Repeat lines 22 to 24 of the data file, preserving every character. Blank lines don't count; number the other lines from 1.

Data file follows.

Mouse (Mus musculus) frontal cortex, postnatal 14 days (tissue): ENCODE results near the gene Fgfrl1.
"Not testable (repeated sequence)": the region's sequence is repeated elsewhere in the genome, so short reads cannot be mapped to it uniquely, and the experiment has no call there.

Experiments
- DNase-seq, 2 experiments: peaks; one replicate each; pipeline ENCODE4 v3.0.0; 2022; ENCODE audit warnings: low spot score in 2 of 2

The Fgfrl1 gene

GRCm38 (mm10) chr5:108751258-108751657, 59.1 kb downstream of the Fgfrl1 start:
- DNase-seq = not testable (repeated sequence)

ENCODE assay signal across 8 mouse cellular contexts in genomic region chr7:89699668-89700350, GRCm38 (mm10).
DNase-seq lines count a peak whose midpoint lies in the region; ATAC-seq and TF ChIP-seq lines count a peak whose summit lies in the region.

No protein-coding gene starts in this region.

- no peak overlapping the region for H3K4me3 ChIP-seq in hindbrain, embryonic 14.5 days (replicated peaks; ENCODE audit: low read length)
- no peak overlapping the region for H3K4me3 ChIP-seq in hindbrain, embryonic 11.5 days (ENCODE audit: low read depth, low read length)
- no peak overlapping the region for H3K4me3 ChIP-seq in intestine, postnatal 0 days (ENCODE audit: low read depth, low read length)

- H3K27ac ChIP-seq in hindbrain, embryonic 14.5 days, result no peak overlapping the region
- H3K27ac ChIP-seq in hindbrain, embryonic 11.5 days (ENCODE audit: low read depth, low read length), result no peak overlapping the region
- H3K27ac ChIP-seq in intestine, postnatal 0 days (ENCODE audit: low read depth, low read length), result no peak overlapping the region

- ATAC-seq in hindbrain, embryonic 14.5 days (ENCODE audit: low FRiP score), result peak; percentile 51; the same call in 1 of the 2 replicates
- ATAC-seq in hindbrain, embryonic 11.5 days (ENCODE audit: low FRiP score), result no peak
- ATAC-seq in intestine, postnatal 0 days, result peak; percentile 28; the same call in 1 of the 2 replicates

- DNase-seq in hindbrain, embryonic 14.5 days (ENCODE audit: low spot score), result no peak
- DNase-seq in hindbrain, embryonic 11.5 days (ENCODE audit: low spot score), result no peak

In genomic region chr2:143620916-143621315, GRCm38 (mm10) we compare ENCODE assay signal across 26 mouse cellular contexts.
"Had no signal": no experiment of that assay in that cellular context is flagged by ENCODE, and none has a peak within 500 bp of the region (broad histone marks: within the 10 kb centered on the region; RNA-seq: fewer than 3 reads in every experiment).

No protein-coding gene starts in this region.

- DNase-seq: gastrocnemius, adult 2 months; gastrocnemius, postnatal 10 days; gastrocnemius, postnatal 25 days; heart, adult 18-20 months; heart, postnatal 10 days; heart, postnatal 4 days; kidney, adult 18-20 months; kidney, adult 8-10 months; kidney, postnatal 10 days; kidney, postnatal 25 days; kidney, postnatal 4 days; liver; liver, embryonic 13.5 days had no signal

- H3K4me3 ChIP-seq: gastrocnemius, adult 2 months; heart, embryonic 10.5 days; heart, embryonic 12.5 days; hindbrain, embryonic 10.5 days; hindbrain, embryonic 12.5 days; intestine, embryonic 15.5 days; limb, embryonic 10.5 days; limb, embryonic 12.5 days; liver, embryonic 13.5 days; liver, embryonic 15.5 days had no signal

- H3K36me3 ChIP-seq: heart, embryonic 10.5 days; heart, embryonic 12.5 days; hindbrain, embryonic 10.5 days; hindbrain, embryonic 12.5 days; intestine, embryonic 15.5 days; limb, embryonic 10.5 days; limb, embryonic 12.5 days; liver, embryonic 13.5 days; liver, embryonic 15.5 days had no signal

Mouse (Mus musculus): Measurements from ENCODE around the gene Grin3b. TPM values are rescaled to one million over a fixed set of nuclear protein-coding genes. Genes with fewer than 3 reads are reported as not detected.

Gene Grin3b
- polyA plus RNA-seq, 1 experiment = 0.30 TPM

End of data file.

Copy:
In genomic region chr2:143620916-143621315, GRCm38 (mm10) we compare ENCODE assay signal across 26 mouse cellular contexts.
"Had no signal": no experiment of that assay in that cellular context is flagged by ENCODE, and none has a peak within 500 bp of the region (broad histone marks: within the 10 kb centered on the region; RNA-seq: fewer than 3 reads in every experiment).

No protein-coding gene starts in this region.